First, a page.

When Gums Act Up: How To Handle Your Dental Abscess

In most cases, dental abscesses let their presence be known in no uncertain terms. Unfortunately, once you notice the signs, you may be already well on your way to a big problem. To learn more about how to handle a dental abscess, read on.

Infections of the Gum

An abscess is a pocket of pus on the gums that usually indicate an infection. It's important to understand the signs of an infection since an untreated abscess can be surprisingly dangerous. Take a look at these common signs of an abscess and call your dentist to make an appointment:

  • Pain: It should be noted that not everyone feels pain with an abscess and this can, unfortunately, cause things to progress unnoticed. If pain is felt, it's usually a sore pain rather than the stabbing pain of a cavity. 
  • Appearance: You can typically see an abscess when they are on the gums. Some patients may also be able to feel the pocket of pus. It may appear as a white or yellow blister on the gums.
  • Smell: Bad breath and a sour taste may be present.

Treatment for an uncomplicated abscess usually includes a course of oral antibiotics. Then, the reason for the infection is explored so that it won't happen again. If you have or notice the below symptoms and cannot see a dentist right away, go to the nearest emergency room.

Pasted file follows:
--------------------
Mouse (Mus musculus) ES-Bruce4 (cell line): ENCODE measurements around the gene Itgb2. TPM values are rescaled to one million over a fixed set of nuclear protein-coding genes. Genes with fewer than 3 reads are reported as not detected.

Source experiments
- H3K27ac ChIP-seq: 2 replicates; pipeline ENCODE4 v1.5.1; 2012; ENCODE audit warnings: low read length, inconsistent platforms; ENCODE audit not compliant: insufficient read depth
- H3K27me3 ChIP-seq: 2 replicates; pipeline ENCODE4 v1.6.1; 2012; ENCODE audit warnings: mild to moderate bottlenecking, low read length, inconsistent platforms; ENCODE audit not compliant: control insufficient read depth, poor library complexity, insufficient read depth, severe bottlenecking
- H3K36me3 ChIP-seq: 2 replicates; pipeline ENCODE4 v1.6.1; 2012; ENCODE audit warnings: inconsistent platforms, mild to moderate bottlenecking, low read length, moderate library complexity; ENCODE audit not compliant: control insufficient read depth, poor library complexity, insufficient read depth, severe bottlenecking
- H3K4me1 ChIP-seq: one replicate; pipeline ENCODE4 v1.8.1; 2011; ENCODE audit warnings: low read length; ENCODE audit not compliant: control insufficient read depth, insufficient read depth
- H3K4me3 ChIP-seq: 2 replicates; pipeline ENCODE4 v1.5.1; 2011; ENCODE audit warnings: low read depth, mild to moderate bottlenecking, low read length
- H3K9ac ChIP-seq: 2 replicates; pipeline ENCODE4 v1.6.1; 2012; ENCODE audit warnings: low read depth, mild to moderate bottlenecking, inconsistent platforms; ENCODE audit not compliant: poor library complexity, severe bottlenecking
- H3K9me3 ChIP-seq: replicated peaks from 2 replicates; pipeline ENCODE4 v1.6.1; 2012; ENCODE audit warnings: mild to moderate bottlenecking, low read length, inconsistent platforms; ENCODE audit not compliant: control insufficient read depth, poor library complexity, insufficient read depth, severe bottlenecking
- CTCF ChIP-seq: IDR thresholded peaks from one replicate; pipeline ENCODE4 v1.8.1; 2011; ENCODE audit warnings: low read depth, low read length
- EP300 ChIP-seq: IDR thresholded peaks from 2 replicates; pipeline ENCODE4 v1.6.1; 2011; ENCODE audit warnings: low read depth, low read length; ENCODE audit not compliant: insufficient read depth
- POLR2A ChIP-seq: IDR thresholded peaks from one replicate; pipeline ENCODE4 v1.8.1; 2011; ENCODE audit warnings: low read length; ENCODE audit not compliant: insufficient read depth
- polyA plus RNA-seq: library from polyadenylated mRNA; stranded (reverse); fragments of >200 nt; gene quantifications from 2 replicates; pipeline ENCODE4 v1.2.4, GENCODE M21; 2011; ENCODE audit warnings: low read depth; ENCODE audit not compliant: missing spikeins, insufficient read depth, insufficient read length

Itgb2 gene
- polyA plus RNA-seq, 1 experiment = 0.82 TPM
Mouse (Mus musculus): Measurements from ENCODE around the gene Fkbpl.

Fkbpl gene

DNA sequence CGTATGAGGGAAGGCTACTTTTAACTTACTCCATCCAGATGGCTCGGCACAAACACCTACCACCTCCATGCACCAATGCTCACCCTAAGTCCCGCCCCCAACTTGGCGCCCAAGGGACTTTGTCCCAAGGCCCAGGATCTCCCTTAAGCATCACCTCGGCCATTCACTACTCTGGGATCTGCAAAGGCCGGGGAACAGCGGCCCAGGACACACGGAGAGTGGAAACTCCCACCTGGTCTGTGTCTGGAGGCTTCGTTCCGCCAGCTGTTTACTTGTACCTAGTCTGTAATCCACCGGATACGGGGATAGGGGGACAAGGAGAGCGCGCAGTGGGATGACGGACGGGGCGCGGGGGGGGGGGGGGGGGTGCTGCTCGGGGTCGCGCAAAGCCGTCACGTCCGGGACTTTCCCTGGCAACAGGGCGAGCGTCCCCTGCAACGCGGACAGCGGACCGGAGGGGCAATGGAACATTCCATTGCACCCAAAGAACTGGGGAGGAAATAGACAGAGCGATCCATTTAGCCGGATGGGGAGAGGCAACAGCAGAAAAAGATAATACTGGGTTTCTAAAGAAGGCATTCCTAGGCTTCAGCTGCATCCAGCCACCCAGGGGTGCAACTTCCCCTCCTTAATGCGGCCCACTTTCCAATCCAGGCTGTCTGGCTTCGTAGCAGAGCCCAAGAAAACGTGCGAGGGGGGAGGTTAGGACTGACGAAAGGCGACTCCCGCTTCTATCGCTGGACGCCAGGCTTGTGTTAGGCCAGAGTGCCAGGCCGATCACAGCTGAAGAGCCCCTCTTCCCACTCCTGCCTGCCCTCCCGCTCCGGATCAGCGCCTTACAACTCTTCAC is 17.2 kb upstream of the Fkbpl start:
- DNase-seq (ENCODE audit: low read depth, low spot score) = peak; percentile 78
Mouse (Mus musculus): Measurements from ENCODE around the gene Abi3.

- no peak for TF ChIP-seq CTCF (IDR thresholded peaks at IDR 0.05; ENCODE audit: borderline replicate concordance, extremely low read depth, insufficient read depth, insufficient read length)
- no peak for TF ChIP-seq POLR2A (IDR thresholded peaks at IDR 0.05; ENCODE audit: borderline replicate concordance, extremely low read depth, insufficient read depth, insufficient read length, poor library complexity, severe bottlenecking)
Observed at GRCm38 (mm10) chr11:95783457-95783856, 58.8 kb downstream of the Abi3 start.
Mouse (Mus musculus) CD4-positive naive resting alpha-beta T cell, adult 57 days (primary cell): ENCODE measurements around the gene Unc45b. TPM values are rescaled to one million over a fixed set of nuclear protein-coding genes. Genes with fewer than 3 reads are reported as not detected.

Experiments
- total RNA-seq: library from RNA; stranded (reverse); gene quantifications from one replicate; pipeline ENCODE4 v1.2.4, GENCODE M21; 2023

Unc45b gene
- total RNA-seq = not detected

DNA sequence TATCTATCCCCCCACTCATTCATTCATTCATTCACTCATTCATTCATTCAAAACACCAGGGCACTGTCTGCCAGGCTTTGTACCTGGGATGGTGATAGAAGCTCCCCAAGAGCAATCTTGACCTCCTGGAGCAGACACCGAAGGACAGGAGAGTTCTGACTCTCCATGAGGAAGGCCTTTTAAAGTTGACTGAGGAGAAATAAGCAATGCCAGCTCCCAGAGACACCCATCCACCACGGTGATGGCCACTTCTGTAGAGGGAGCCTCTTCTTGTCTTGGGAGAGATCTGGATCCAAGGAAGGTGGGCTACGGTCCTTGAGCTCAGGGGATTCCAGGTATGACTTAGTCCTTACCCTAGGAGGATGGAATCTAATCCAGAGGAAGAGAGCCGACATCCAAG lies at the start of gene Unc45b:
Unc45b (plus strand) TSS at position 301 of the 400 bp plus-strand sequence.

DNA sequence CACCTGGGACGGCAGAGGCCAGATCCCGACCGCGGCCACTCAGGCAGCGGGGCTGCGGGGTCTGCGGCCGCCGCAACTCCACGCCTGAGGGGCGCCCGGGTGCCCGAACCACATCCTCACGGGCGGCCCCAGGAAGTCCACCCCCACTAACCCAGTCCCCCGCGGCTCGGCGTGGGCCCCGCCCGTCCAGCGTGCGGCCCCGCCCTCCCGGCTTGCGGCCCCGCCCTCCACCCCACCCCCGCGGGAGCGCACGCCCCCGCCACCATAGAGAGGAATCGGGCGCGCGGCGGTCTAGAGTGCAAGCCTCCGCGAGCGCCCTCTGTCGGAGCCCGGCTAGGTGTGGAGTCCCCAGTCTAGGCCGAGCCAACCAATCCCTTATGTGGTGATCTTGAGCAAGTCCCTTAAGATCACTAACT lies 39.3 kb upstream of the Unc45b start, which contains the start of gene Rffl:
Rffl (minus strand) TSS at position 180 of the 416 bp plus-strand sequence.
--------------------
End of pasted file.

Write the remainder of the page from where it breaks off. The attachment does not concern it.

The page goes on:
• Vomiting
  • Chills
  • Fever
  • Fatigue
  • Lack of appetite
  • Throat swelling

Dangerous Infections

While many people experience an abscess without complications, things can get much worse for some people. If you or a loved one has the following conditions, seek help on an emergency basis:

  • Compromised immune system.
  • Chronic conditions like diabetes and heart problems.
  • Artificial implants like a pacemaker, hip, or knee implant.

The problem is that your gums lie close to your sinus cavity and that can lead to your brain. In some, the infection travels to your brain and a life-threatening condition is created. Also, an infection can travel to artificial devices and degrade them. Intravenous antibiotic treatment may be necessary along with steroids to calm the infection and allow the gum to heal.

Don't Let an Abscess Happen to You

Gum infections are caused by bacteria and using some simple, common dental hygiene practices like brushing, flossing, and regular cleanings can keep your mouth healthy and make it less likely to develop problems. To find out more about dental abscesses, speak to your dentist.